Human rights groups have criticized Spain for sending hundreds of unaccompanied minors back to Morocco from Ceuta, the country’s North African enclave. These deportations, which the rights groups say are illegal, have prompted worries over a lack of transparency from Spanish officials. The operation was reportedly not officially announced, and authorities were not immediately available for questioning by news agencies.
According to Amnesty International spokesperson Ángel Gonzalo, the expulsion began on Friday and continued over Saturday. Local radio stations reported groups of children being taken in vans over the border from Ceuta. The groups writing to the Ministry of Interior are reportedly demanding more transparency and an end to the deportations, which, according to Gonzalo, “violate international law.”
Among the rights groups perturbed by the move was Save the Children, which has accused the Spanish government of failing to protect children’s rights. The international non-governmental organization has denounced Spain for failing to “guarantee… the protection of minors,” calling on Spanish authorities to consider the circumstances of each child rather than returning them en masse. According to interviews the organization conducted, a quarter of the children deported were fleeing from abuse in their home country. Spain is legally required to look after young migrants until their guardians or relatives can be found or until they come of age. As such, there are concerns that asylum seekers, especially unaccompanied children, are not receiving their due process.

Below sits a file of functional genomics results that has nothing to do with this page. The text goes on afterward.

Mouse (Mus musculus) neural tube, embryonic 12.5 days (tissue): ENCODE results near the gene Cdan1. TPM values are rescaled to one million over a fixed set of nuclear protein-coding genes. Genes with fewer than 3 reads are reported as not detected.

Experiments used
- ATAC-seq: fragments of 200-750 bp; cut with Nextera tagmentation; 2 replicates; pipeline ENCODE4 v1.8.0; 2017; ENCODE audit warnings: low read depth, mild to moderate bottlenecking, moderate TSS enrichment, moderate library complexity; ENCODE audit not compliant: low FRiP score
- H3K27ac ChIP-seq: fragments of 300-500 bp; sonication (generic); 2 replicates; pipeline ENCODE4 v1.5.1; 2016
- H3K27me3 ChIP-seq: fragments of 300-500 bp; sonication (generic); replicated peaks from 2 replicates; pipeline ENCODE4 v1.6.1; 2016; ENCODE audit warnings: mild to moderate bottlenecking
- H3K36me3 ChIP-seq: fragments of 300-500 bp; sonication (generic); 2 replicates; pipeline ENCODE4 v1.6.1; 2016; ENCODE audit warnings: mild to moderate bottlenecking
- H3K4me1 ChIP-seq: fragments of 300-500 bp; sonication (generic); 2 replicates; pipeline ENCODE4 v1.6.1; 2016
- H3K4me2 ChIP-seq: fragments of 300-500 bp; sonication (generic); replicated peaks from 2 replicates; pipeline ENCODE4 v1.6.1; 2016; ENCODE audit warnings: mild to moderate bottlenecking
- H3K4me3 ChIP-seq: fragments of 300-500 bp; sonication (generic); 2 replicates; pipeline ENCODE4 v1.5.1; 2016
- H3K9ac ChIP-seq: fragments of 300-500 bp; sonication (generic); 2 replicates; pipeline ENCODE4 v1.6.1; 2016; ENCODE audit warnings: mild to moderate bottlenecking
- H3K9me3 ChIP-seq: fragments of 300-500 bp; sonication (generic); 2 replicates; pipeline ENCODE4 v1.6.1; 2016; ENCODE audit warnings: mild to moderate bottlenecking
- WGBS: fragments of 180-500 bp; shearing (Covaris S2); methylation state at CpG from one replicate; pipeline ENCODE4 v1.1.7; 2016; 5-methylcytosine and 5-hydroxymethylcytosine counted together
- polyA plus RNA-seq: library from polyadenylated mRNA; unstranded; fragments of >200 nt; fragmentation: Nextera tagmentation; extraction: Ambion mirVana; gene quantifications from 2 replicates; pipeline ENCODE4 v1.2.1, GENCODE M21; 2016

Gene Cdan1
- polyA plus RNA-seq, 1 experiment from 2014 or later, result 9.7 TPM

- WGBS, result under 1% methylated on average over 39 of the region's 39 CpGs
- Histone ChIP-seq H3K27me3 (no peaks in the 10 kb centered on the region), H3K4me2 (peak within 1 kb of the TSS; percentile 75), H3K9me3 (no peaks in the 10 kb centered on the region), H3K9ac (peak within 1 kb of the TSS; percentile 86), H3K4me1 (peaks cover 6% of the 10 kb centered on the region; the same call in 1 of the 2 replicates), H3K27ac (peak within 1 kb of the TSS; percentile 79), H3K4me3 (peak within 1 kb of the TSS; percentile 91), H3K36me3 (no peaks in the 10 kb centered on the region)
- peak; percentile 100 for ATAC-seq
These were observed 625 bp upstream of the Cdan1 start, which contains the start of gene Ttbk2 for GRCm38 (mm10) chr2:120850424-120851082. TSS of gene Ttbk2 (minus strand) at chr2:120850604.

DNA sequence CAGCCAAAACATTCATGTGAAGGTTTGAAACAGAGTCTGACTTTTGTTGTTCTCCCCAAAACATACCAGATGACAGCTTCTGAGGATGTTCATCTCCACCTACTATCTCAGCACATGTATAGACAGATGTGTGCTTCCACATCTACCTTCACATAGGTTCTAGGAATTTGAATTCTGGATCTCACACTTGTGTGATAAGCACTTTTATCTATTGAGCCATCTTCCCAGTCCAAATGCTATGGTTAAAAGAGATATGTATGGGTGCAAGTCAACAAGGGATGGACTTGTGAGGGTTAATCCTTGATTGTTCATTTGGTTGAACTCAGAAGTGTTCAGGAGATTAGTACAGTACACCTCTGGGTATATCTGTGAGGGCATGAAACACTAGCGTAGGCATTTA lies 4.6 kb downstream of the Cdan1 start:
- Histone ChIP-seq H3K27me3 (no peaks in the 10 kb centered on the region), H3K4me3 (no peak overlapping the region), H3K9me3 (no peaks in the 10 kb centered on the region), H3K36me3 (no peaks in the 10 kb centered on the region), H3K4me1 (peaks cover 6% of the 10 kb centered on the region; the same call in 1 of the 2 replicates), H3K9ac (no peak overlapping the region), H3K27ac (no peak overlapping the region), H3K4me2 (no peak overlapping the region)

Politicians within Spain have also criticized how hushed up the deportations seem to be. Ione Belarra, leader of Podemos, the junior political party of Spain’s ruling coalition, said the deportations may be happening “without strict observance” of Spanish and international laws.
Rights groups have been voicing concern over Spain’s lack of transparency and failure to observe due process of law in its deportations since May. The minors deported Friday are the last of a group of around 10,000 migrants who crossed Ceuta’s border at that time. Spain accused Morocco of letting the migrants in by relaxing its border controls in retaliation for Spain’s decision to provide medical treatment to Brahim Ghali. (Ghali is the head of the Polisario Front, an independence movement fighting Morocco.) The speed with which Spain returned these migrants drew criticism from human rights organizations.
Spain’s failure to be forthright about these children’s repatriation is disturbing, especially when so many of them are fleeing abuse. Furthermore, the speed of the process and the lack of information provided raises questions about whether Spanish authorities are sufficiently protecting the children they’re deporting. If there are indeed legal violations and children are being returned to dangerous situations, then there must be consequences.
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